Luckily, I have today (Sunday) to wander through the city. The weather couldn’t be any better – high 60’s and no clouds.

I just went on a long walk through the Hama-rikyu Gardens (pictured above) and I’m getting ready for a stroll down the Ginza district.

Needless to say, I have already had my first fill of sushi.  As soon as I got to my hotel, I dropped my bags in the room and darted to the closest sushi bar.  Yum! Yum! Yum!

The salmon, tuna, and yellowtail was so fresh. Plus, I really like how they prepare their wasabe.  Yes. I’m going for more tonight!

Keep on tickin!

Broken Sternum Recovery… And, The Pain

By Adam Pick on October 31, 2007

I approach this topic with delicate care.

“Why?” you may be wondering.

Well…. Let me explain.

It is one thing to realize you need heart surgery.

It is another thing to realize you need to have your sternum broken in the process. That said, heart valve surgery is somewhat of a double whammy.

Yes. There is anesthesia.

Yes. There is pain medication.

Yes. There are medical facts which suggest that you will live longer after heart valve surgery.


Broken Sternum Recovery
Me… One Week After Open Heart Valve Surgery


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Heart Valve Size – How Big Is A Heart Valve?

By Adam Pick on October 31, 2007

I just received a fantastic question. The question reads, “Adam… Do you know how big our heart valves are?”

The interesting thing… In all my research about heart valves… In all my interviews with patients, nurses, cardiologists and surgeons, I have never specifically found a specific answer to that question.

“Why?” you may be thinking to yourself.



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Tricuspid Regurgitation – Symptoms, Surgery & More

By Adam Pick on October 31, 2007

As many of you know, I had double heart valve replacement due to a very leaky aortic valve that suffered from from calcified aortic leaflets. My problematic valve was a bicuspid aortic valve (that was both stenotic and had regurgitaiton).

I knew about my defective valve since the time I was 5 years old. That said, my condition was considered a congenital heart condition and I had a heart murmur for the first 33 years of my life.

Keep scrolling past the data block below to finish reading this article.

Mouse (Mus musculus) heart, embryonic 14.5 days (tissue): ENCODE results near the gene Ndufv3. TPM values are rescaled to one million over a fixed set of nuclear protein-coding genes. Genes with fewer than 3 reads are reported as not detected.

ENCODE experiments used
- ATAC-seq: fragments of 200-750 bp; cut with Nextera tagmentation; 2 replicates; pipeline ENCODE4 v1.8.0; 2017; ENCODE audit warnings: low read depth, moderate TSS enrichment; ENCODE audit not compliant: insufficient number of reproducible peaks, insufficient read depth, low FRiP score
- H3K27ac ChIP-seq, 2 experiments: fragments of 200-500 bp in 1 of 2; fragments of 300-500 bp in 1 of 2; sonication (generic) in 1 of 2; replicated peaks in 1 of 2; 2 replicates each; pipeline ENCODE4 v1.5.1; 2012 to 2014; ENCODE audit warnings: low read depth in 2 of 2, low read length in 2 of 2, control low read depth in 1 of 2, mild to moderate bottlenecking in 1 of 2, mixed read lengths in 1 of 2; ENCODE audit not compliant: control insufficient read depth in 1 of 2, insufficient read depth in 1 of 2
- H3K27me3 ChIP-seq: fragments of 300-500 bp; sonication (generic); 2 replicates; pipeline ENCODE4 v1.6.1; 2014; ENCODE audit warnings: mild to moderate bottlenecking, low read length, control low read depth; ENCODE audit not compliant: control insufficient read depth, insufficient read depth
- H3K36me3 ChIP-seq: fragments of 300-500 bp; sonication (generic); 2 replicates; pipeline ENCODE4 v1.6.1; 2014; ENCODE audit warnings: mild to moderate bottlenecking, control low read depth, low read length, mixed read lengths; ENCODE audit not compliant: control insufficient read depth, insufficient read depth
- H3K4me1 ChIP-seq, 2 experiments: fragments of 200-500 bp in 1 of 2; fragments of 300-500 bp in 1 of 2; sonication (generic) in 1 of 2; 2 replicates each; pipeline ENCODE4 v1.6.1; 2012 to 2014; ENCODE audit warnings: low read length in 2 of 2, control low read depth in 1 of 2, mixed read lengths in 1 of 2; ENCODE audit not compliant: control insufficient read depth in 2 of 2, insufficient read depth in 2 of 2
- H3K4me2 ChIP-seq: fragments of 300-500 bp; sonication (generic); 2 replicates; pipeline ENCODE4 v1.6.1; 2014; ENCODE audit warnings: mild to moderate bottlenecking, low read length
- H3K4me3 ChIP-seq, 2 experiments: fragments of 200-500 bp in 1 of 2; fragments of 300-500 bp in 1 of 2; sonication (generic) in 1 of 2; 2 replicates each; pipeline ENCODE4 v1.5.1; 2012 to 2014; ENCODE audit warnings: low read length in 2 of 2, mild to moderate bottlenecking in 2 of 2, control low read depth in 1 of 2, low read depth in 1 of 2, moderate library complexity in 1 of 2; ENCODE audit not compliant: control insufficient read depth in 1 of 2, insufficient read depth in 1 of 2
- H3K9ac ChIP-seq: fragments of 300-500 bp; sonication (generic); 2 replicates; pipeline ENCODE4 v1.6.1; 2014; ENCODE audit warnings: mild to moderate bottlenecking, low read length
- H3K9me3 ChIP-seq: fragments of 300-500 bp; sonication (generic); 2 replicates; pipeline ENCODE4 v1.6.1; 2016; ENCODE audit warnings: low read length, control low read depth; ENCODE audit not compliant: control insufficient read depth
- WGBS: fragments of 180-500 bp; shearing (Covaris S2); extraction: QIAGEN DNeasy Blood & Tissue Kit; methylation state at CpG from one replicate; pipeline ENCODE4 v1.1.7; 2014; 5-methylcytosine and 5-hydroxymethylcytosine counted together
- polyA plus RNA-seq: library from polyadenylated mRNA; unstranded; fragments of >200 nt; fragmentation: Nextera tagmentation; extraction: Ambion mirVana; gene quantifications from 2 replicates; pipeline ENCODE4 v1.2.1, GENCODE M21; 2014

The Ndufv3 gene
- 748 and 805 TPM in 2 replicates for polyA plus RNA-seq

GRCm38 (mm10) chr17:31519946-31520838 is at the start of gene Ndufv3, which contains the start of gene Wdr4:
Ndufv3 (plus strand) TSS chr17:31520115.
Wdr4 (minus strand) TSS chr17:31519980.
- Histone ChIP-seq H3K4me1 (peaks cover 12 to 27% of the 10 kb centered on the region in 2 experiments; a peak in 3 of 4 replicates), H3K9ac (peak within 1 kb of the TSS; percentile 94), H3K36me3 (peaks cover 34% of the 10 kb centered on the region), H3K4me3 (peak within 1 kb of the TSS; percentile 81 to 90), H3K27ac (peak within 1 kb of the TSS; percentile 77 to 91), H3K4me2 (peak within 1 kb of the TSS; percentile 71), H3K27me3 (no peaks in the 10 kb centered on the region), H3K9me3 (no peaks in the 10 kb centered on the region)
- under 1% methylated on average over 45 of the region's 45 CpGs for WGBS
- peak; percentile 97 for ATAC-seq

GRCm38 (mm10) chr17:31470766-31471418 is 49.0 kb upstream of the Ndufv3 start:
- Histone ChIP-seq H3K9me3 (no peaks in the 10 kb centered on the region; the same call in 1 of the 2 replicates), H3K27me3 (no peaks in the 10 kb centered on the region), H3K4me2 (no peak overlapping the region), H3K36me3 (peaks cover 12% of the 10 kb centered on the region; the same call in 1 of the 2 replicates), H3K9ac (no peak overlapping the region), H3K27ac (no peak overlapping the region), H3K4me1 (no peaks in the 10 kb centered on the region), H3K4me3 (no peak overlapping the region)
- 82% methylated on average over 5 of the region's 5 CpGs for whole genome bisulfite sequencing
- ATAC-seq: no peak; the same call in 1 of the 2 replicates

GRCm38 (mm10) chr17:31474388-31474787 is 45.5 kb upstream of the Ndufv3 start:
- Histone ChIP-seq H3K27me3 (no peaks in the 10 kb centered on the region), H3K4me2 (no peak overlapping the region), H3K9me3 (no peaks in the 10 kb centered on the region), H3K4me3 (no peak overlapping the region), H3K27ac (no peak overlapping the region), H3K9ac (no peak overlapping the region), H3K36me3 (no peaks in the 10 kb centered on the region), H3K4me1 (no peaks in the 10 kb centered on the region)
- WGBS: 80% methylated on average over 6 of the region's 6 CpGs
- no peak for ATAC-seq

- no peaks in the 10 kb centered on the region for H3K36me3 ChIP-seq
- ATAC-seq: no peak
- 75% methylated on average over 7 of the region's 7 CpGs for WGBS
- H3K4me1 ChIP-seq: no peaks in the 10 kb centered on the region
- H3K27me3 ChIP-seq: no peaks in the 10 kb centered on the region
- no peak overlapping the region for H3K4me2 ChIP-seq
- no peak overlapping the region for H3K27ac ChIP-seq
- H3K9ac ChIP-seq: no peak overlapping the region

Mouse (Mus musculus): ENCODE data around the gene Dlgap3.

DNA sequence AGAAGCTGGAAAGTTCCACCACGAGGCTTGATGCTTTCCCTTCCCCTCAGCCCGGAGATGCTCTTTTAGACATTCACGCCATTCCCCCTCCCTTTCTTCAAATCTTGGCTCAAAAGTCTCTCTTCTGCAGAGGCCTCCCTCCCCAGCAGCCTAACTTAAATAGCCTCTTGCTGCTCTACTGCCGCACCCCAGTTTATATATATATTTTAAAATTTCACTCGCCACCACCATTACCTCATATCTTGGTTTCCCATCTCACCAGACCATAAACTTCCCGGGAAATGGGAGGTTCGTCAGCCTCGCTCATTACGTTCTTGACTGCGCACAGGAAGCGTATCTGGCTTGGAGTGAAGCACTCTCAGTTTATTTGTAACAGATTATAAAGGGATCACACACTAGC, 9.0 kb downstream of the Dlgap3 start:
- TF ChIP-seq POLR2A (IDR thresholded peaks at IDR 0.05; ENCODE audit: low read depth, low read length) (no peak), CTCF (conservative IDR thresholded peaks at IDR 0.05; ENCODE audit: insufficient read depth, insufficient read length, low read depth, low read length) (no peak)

I say “had” because, since my surgery a few years ago, I no longer have a heart murmur or any leaking heart valve symptoms.


Tricuspid Regurgitation
Tricuspid Regurgitation


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When Was The First Heart Surgery?

By Adam Pick on October 29, 2007

Have you ever wondered when the first heart surgery was performed?


Well, I couldn’t resist the opportunity to learn more about cardiac surgery history so I Google’d the term, “first heart surgery”. Guess what? I immediately found a reference to the first heart surgery. Here is what Wikipedia had to say about the first heart surgery:

“The first heart surgery on the heart itself, performed without any heart surgery complications, was by Dr. Ludwig Rehn of Frankfurt, Germany, who repaired a stab wound to the right ventricle on September 7, 1896.”

Pretty amazing to think that the first heart surgery happened over 100 years ago.

As I can attest, following my double heart valve replacement surgery, patients today are blessed to have pioneers like Dr. Ludwing Rehn of Germany as part of our cardiac surgery history.

Keep on tickin!

How Do Sternum (Sternal) Wires Work During Heart Surgery?

By Adam Pick on October 29, 2007

Although minimally invasive procedures are becoming more prevalent in the heart valve surgery community, open heart surgery via a broken sternum is still performed in most cases involving heart valve repair and heart valve replacement surgery.

That said, the sternum is “cracked” through a medical procedure known as a median sternotomy procedure. To learn more, click here.

Yes, I know…

The sound of that for a patient or a caregiver is tough to contemplate. I remember asking my cardiologist, “Ya ya ya ya mean that you’re going to crack my chest?” (That was a purposeful stutter intended to create drama by the way.)

Once you get over the fear, the reality sets. You think to yourself as you rub your chest, “Oh my gawwwwwwd. My sternum is going to be split! My surgeon is going to saw through my breast bone!”

Then comes the ultimate question, “How the heck are you going to keep my chestplate together once you fix my heart?”